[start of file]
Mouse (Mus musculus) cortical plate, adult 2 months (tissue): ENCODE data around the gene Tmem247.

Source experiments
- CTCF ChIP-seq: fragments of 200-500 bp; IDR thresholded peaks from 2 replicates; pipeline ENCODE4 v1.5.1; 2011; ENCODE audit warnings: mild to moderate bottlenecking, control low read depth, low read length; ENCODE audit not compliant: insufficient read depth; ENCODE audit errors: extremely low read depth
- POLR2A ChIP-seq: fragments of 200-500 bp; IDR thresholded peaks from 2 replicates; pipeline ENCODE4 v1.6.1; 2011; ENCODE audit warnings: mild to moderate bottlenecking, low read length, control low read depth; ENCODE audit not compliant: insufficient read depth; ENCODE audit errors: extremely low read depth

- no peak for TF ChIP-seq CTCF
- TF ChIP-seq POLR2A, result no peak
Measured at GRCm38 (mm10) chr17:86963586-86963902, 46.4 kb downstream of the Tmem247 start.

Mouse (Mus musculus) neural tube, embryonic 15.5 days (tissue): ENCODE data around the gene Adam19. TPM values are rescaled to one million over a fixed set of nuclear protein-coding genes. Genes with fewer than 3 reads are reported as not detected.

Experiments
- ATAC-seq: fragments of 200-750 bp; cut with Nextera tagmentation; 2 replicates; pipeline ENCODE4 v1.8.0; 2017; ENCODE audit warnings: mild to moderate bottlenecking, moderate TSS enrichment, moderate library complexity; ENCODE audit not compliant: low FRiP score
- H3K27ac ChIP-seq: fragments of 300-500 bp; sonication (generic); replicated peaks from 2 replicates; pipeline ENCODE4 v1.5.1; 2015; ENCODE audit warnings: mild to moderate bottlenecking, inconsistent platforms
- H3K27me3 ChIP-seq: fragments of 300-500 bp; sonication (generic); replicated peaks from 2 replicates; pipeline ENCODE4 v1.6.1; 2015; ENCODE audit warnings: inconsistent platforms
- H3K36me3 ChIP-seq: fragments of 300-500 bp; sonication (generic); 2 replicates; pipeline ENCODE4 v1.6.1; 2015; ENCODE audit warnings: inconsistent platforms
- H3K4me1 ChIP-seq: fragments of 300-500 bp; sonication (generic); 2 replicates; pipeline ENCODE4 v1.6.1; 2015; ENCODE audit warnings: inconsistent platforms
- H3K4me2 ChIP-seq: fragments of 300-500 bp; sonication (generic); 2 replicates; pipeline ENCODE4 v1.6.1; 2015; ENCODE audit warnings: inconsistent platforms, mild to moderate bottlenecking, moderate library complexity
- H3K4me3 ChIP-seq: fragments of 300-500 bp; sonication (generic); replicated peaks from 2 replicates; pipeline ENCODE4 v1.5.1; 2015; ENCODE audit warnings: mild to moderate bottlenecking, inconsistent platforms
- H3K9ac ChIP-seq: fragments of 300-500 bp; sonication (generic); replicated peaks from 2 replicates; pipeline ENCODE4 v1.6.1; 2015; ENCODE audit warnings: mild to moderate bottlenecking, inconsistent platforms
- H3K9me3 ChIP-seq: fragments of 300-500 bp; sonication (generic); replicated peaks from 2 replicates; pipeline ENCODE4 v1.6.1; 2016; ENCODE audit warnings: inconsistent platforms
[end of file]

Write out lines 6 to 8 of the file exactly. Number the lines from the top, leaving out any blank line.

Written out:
- TF ChIP-seq POLR2A, result no peak
Measured at GRCm38 (mm10) chr17:86963586-86963902, 46.4 kb downstream of the Tmem247 start.

Mouse (Mus musculus) neural tube, embryonic 15.5 days (tissue): ENCODE data around the gene Adam19. TPM values are rescaled to one million over a fixed set of nuclear protein-coding genes. Genes with fewer than 3 reads are reported as not detected.